RALEIGH The N.C. Department of Health and Human Services warned people downstream of the Duke Energy coal-ash spill on the Dan River to avoid contact with water and sediment from the stream, and not to eat any fish or shellfish from that section of the Dan.
The warning comes 10 days after a security guard at Duke’s Dan River Steam Station in Eden found that a pipe running under a 27-acre waste pond had collapsed, allowing 82,000 tons of coal ash mixed with 27 million gallons of water to drain out. The spill turned the river cloudy for miles.
On Wednesday afternoon, the public health division of DHHS released two health advisories related to the spill, saying, “a potential hazard exists immediately downstream of the release,” and that people should avoid recreational contact with water and sediment from the river downstream of the spill, and not touch submerged or floating coal ash or ash that has washed up on the riverbank.
Direct contact with the pollution could cause skin irritation, the warning said, and any skin exposed to the water or sediment should be washed with soap and water. People also should not eat any fish or shellfish collected from the river downstream of the spill, the warning said.
The Dan is a drinking-water source for several cities and towns in Virginia, as well as Roanoke Rapids in North Carolina. Testing by the state Department of Environment and Natural Resources since the spill has found arsenic, copper, iron and aluminum in the river at levels above state standards for surface water quality. Gov. Pat McCrory has said it appears that the water is safe to drink.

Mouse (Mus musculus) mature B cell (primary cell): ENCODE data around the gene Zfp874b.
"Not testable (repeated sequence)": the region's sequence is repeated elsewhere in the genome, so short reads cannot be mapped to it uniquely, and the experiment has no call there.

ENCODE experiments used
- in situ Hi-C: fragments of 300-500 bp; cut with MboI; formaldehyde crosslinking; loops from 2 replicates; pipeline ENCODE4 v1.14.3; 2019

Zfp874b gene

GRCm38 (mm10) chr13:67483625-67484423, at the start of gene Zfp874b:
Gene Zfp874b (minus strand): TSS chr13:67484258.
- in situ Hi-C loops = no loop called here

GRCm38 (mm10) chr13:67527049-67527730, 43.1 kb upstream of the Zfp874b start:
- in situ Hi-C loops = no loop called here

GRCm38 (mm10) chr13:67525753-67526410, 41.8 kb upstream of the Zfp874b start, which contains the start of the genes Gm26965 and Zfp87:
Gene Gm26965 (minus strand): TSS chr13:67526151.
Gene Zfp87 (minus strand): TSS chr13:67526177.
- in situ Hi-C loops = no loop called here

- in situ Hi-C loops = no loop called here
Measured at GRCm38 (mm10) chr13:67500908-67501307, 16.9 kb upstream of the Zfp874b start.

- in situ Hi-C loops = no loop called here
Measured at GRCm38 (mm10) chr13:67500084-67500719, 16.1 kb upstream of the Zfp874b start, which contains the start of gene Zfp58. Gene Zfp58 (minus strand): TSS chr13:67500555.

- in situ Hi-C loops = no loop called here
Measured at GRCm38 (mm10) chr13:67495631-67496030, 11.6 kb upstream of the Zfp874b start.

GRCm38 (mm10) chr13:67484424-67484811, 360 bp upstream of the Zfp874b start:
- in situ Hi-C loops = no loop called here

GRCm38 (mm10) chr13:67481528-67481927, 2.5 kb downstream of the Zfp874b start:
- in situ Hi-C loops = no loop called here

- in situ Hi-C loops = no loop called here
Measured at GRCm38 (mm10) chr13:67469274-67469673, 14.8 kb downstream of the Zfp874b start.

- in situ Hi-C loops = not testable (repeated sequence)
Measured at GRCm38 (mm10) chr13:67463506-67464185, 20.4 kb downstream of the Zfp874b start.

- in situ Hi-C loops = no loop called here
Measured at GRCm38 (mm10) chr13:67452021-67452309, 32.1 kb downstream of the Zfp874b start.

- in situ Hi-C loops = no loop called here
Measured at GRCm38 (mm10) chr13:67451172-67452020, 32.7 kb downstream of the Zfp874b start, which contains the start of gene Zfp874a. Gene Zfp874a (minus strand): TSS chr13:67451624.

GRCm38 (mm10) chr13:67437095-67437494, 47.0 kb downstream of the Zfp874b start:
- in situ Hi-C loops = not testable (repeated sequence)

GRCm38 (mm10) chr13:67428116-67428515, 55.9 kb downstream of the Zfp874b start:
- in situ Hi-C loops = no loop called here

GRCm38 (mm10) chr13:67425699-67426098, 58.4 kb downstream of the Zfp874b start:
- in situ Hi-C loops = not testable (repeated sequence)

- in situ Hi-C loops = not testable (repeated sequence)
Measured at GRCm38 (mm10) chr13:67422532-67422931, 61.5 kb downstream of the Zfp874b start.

The Southern Environmental Law Center has sued Duke to try to force it to clean up toxic coal-ash pits like the one involved in the Feb. 2 spill. Frank Holleman, senior attorney for the group, said Wednesday that the spill, and Wednesday’s health warnings, could have been avoided if Duke had voluntarily moved the coal ash away from the stream or DENR had pushed the company to do so.
“We’ve been saying for some time that these primitive coal-ash sites were disasters waiting to happen,” Holleman said. “And unfortunately, a disaster has occurred on the Dan River and … now this public resource is off limits to the public. You shouldn’t even touch the water, and you shouldn’t eat the fish. It’s a very sad day for our state, for DENR and for Duke Energy.”
DHHS is working with other agencies to collect fish downstream of the spill and will evaluate the data from fish samples as it becomes available, its announcement said. The department will also monitor data about the risks of coming in contact with the water.
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